IBM crash highlights cloud risks - Internet NZ

By Ben Chapman-Smith

Cloud services provided by companies like IBM come with upsides and downsides, according to Internet NZ. Photo / AP
Cloud services provided by companies like IBM come with upsides and downsides, according to Internet NZ. Photo / AP

A two-day outage to IBM's $80 million data centre in Auckland this week highlights the "rare" risks involved with being based in the cloud, says Internet New Zealand.

Businesses and schools reliant on the data centre were left stranded between Monday 3am and Wednesday 10am after a fault at the state-of-the-art facility in Highbrook, South Auckland.

One east Auckland school was unable to access its internal management system in the same week as it hosted a visit from the Education Review Office (ERO).

Internet NZ did not want to comment on particular providers, including IBM, but said the outage was an example of what could go wrong with cloud computing.

"Cloud services come with upsides and downsides," said spokesperson Campbell Gardiner.

"The benefit of the cloud is you can use it from anywhere but the downside is when it becomes unavailable, which is what's happened here."

Gardiner said businesses shouldn't expect the cloud to be fail-safe.

"These things don't happen often but they do happen. It's not a massive risk, it happens rarely."

The key lesson to be learned was that businesses definitely need to consider having backups and alternative systems, he said.

"You could go with two providers if you can afford that or you could back up important information in-house."

Meanwhile, those businesses affected had mixed feelings about the fault.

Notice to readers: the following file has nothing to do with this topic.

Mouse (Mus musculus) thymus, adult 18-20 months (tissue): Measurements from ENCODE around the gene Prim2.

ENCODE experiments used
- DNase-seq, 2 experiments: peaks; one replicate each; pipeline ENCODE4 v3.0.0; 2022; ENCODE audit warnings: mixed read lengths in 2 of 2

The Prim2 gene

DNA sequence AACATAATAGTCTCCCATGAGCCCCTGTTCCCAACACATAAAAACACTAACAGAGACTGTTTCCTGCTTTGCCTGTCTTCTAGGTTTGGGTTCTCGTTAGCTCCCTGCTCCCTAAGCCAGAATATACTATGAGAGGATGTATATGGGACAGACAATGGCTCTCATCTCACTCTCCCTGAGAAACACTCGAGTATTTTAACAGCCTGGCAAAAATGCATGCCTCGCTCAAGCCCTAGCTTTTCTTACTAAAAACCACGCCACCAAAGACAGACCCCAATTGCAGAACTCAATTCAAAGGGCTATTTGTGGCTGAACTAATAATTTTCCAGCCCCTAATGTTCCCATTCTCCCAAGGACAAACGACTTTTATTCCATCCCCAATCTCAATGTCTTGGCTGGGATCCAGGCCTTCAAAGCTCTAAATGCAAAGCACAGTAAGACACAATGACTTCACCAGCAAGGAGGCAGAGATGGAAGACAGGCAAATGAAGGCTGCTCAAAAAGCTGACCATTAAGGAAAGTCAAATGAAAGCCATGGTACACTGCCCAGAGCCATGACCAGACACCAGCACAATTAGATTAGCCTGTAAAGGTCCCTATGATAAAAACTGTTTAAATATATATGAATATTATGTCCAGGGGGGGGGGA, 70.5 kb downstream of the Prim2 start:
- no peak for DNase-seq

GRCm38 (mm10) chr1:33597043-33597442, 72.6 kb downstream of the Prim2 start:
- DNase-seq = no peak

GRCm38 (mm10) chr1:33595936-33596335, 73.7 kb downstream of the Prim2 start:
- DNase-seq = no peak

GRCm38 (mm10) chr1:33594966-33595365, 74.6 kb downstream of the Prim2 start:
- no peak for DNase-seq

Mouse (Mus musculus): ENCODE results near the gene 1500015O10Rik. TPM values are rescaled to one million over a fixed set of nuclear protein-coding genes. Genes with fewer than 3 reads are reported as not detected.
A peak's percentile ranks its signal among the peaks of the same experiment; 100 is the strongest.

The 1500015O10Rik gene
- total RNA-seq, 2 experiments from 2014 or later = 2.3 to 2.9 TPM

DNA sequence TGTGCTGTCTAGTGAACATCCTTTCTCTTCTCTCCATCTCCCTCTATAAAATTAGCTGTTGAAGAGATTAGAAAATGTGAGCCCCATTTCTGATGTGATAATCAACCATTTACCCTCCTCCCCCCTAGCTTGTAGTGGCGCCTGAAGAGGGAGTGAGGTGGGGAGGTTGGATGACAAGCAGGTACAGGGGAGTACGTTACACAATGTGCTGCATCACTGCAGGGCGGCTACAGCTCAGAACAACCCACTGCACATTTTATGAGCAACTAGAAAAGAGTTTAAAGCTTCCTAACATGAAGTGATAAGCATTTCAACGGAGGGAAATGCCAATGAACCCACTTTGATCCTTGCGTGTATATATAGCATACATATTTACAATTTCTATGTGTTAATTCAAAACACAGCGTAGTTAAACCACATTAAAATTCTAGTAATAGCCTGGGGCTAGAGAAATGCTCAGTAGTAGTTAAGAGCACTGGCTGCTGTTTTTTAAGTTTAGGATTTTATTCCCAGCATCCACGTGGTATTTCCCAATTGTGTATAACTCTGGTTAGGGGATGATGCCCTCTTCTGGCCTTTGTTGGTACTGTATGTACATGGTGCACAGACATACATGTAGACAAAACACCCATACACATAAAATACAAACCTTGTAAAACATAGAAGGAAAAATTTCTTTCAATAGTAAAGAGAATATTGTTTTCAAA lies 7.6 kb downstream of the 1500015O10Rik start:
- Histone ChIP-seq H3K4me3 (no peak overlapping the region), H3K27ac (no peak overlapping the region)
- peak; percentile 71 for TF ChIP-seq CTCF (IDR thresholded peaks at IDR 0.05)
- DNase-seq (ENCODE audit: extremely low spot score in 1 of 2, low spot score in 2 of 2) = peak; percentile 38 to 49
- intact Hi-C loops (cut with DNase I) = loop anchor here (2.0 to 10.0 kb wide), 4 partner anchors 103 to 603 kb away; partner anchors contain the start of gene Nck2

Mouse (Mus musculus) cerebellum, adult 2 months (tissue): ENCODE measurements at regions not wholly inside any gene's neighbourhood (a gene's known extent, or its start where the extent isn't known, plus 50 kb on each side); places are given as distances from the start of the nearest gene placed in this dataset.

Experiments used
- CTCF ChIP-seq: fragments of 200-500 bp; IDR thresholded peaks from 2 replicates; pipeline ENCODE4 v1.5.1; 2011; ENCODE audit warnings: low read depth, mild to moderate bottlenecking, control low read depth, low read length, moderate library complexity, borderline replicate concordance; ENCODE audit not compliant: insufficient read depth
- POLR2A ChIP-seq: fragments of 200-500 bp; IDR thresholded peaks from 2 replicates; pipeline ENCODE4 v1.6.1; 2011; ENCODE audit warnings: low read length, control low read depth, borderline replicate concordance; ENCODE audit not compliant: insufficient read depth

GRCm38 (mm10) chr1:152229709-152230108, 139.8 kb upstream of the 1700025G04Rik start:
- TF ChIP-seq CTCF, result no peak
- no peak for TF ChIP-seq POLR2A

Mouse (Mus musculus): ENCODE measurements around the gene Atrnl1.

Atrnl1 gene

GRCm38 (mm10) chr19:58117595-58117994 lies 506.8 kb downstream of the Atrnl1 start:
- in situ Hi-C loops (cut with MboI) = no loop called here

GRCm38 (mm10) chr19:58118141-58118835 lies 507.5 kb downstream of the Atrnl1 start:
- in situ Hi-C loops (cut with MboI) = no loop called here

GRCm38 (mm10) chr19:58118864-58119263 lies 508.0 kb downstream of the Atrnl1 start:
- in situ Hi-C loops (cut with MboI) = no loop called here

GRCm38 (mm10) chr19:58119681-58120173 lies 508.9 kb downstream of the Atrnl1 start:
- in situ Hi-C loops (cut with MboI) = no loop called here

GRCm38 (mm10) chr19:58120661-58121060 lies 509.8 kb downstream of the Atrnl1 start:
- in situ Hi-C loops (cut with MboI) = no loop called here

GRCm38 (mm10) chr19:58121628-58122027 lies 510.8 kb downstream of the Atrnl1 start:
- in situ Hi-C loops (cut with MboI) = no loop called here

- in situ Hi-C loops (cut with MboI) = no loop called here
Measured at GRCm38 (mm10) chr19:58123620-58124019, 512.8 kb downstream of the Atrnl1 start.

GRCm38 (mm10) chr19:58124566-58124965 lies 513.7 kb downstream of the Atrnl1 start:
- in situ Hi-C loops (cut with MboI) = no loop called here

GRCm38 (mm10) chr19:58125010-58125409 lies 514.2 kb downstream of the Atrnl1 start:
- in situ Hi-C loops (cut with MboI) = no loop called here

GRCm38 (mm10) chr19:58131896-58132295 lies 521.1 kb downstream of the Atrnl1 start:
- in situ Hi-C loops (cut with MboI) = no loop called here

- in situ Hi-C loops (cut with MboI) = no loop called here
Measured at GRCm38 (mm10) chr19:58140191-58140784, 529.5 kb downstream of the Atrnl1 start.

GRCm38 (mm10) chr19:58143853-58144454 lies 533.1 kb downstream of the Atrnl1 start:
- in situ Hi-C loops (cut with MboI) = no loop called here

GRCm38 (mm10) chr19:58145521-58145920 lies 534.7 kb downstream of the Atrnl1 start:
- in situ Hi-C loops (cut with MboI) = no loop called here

Blair Glubb, head of Localist.co.nz, said he was surprised to find out from the incident that IBM did not have a backup data centre.

"I think it'd be safe to say a two-to-three day outage dents your confidence," he said.

"All businesses expect there to be outages sometimes. However, we'll have discussions with IBM to see what they will do to avoid this happening again."

Glubb said Localist would be looking at some sort of financial redress for the inconvenience.

"I think everybody expects outages at some points but this was a very expensive outage."

IT company Maclean, also hit by the fault, said all companies should have a "disaster recovery facility" in expectation of these sorts of events.

"We're not at liberty to discuss the IBM outage, other than to say that we continue to have absolute faith in the IBM Datacentre, and that this is a great reminder that even the best fail sometimes," said chief executive Chris Maclean.

Arrow International boss Mark Hopwood said the outage had been an issue for the company but one that was manageable.

"It left us with some challenges around our IT but we were able to keep operating because we had contingency plans in place."

Hopwood would not say whether Arrow would be seeking compensation from IBM for any financial losses.

"We've got agreements with IBM around the support they give us and that's all commercially sensitive."

IBM has not disclosed to NZ Herald Online what caused the outage or what it would do to prevent future occurrences.

It opened the 5200 square metre data centre in May 2011, allowing companies to store and access digital information there, removing the need for them to own and maintain computer servers.

The building contains a 1500 square metre raised floor, able to hold up to 720 server racks and is kept at an even temperature by 1.4 kilometres of air conditioning pipes.

The server room hooked up to four electricity generators, capable of producing enough juice to power 266 homes.

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